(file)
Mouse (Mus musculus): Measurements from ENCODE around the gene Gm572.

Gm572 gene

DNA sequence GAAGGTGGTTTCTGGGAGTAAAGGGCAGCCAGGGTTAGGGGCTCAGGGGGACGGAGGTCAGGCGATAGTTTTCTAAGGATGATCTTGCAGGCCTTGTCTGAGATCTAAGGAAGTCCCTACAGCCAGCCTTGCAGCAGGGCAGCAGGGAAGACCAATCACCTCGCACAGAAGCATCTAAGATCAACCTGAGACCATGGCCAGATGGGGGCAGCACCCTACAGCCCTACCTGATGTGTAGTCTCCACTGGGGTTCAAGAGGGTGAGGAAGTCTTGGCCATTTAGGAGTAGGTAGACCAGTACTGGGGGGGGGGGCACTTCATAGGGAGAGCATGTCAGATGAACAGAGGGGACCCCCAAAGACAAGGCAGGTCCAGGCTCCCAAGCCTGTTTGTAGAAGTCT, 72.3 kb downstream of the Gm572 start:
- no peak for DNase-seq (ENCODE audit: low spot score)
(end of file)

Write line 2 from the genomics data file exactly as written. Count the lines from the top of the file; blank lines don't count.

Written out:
Gm572 gene